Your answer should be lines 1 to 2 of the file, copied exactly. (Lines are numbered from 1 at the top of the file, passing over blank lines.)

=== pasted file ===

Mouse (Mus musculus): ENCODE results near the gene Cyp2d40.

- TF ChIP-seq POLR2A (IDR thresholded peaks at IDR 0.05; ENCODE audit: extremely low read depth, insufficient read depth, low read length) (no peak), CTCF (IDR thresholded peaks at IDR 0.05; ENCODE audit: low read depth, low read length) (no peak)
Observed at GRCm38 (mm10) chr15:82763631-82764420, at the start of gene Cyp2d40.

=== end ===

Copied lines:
Mouse (Mus musculus): ENCODE results near the gene Cyp2d40.

- TF ChIP-seq POLR2A (IDR thresholded peaks at IDR 0.05; ENCODE audit: extremely low read depth, insufficient read depth, low read length) (no peak), CTCF (IDR thresholded peaks at IDR 0.05; ENCODE audit: low read depth, low read length) (no peak)